(note: the vader people had water in containers, not in a water truck. Apparently, the one I got water from had once had coffee in it, so when I took a sip a ways down the road, I got the coffee flavor mixed with left over electrolyte drink. Mmmmm. NOT. I didn't drink a lot of this section, I tell you. I probably should have swapped to my other bottle the moment I realized that was what was going on, but by this time, the brain cells were already a little fried.)
There's another steep hill to get out of Vader, and I was following behind Sandy when this other rider went down in front of her; I saw the woman fall sideways into a mailbox, and thought she might have struck her head. Sandy pulled over at the driveway after the mailbox, to check how the woman, and I pulled over as well, just in case. The woman was shook up but okay, and her bike was in working order, so she waved our help away, insisting she just hit her knee and her wrist, but hadn't hit her head. (Personally, I was thankful she had a helmet.) So we all walked our bikes up the hill to the 'flat' section, and took off after that; when I next passed the woman outside of castle rock, the chain had come off her bike during the climb and someone else was helping her put it back on. I think the derailer might have gotten bent in that fall, but I don't know for sure. I did see her one last time, placing a call to someone at the Castle Rock rest stop, so maybe the bike had been hurt worse than we thought.
The hills into Castle Rock aren't nearly as fun as true rollers, but it is a lovely ride. The sun was climbing and it was getting pretty warm, and it was just around ten by the time I met up with Sandy and B again in the shade in front of the high school. We were able to keep the stop short though, and got back on the road to Lexington, which is where we had our big lunch stop.
The volunteers were very apologetic. They had run out of a lot of things, and were down to somewhat dry peanut butter and jelly sandwiches on wheat bread, plain bagels with nothing to put on them, a few pretzels, grapes and plumb. Since last year all I got was PB&J on squirelly bread, this was nearly a feast! I took some of everything--I got two of the sandwiches, and gave one to Sandy, so she wouldn't have to move from where she was sprawled out under a tree--and B grabbed the same, so we were able to picnic under the shade, until we were finally ready to move. The grapes weren't particularly sweet, but they were cold, which made them oh, so good.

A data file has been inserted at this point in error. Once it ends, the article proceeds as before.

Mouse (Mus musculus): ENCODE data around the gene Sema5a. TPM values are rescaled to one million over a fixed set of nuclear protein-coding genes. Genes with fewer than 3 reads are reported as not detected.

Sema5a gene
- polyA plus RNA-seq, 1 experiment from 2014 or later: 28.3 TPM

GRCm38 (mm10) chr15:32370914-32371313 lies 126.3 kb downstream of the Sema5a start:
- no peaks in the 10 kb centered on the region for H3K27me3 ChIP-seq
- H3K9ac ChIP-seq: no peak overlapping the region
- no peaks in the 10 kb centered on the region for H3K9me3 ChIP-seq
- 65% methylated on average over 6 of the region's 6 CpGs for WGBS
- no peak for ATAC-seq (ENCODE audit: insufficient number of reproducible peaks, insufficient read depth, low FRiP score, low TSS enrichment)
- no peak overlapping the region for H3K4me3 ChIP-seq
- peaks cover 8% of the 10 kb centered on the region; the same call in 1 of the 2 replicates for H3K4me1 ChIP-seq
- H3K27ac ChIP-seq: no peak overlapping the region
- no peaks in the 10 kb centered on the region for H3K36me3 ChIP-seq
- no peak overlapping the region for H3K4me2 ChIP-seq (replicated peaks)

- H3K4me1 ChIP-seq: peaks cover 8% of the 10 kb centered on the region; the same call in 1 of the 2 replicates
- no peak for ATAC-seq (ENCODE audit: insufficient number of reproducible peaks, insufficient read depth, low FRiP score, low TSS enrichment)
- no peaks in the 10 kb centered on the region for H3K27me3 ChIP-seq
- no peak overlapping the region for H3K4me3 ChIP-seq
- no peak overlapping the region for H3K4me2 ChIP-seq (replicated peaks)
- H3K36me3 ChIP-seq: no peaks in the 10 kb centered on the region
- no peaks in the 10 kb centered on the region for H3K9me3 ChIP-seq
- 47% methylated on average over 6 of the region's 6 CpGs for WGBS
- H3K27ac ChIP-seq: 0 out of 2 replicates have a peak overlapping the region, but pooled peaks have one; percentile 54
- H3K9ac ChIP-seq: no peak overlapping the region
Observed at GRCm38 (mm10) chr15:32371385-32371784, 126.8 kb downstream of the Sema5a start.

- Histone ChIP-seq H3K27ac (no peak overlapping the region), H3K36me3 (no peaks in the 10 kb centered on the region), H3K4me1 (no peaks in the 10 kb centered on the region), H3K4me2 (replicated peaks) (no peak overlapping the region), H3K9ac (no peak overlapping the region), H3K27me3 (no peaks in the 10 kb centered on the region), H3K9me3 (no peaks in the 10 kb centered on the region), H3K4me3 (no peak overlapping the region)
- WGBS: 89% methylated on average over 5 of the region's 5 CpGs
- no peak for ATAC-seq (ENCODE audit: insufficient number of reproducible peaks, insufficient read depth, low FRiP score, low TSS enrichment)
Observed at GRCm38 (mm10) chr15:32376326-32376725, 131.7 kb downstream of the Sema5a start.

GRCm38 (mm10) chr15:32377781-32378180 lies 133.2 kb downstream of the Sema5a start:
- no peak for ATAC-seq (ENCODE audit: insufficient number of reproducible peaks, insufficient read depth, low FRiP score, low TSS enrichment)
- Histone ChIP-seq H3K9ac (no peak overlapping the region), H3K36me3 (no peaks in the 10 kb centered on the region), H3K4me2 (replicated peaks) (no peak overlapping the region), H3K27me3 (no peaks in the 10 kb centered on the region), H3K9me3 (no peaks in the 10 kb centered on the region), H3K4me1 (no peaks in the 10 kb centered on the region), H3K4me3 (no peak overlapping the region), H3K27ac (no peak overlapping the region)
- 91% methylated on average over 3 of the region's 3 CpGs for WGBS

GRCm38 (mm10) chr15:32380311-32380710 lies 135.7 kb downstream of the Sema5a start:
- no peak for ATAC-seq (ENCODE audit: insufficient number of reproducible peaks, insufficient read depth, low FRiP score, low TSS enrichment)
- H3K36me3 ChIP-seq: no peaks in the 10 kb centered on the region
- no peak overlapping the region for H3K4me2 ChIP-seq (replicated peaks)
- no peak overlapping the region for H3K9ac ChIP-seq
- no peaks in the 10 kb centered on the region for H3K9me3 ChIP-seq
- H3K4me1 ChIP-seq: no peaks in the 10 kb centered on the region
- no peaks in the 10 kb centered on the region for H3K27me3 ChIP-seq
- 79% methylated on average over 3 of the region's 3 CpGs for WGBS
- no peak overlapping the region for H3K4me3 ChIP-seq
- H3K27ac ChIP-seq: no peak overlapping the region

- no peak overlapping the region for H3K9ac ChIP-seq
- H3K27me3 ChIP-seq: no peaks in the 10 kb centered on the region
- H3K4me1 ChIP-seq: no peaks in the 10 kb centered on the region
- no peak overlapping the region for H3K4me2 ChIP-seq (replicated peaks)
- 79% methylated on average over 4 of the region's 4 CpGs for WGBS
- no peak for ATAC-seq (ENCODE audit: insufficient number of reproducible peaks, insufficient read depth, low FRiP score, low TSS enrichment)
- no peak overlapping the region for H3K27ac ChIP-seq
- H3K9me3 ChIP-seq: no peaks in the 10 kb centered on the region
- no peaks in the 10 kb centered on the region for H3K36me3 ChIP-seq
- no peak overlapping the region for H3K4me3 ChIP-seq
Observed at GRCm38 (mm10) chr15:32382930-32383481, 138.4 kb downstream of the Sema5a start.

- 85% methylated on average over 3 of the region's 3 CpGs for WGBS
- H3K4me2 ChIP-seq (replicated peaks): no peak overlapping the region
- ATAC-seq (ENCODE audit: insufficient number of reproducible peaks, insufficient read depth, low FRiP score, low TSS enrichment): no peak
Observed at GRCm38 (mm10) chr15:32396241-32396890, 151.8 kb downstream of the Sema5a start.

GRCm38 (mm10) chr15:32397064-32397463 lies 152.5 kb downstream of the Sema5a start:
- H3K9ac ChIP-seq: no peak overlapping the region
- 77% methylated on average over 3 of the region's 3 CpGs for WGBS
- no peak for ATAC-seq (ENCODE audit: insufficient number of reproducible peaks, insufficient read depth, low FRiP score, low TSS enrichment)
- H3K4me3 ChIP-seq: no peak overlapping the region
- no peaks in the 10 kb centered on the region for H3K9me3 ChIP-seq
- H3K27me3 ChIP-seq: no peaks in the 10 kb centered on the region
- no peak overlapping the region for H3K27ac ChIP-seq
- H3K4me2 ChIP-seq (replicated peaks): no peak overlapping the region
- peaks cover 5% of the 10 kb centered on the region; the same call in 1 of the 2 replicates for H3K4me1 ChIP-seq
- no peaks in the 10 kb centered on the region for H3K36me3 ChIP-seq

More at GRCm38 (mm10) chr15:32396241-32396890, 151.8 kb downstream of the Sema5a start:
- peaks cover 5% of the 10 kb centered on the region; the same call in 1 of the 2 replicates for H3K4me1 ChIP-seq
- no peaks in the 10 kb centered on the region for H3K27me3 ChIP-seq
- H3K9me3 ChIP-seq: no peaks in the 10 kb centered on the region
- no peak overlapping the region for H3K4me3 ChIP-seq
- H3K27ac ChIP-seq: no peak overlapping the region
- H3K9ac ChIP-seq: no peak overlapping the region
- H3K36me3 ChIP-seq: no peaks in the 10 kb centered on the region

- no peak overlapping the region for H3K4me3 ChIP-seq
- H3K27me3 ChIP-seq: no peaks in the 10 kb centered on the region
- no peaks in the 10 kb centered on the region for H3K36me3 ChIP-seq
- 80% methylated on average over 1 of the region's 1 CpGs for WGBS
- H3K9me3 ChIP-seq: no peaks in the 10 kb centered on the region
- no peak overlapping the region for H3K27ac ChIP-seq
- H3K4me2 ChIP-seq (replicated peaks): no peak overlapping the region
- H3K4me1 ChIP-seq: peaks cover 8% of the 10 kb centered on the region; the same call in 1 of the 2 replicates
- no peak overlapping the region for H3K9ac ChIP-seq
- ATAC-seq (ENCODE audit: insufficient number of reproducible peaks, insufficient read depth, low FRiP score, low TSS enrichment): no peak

I had remembered the ride to the bridge as being rather flat, but wow, was I wrong. Lots of hills, though none terribly steep, but it did seem like we were either going up or going down (a theme for the rest of the route.) It was hot, too, as we were past 11:00 am, and could tell that it was creeping into the 80s. So we sweated, and stopped, and climbed, and coasted, finally routing into Longview proper, and crossing the city to get to the bridge.
At one point, Sandy got so far ahead that she pulled into a shady spot under a bridge. When B and I caught up with her, she had a puppy cradled in her arms and was talking to the woman who owned it, who was holding a second one. Seriously, how many people get to have a puppy break on a long ride?
Standing around and waiting for our turn over the bridge was tough. We just missed the group ahead of us and got to watch them stream over the bridge while we waited at the stop light to get to our place in the line. So we ended up standing around for 15-20 minutes in the sun, getting hotter and hotter right around noon time, waiting for our chance to go; it really gave me way too much time to get anxious about the whole thing.
Fortunately, there were lots of other people to talk to. The two guys on cyclo-cross bikes who cross-dressed in the 1960s house dresses. The guy from Team Parkinson's who had been reminding me to drink electrolyte stuff whenever I ran into him at a rest stop or a stop light. The guy who was hand-cycling the distance, because he had no legs. (Really, he was the kind of guy that they make movies about. He was doing the STP as training from a trans-america tour. Seriously inspirationational.)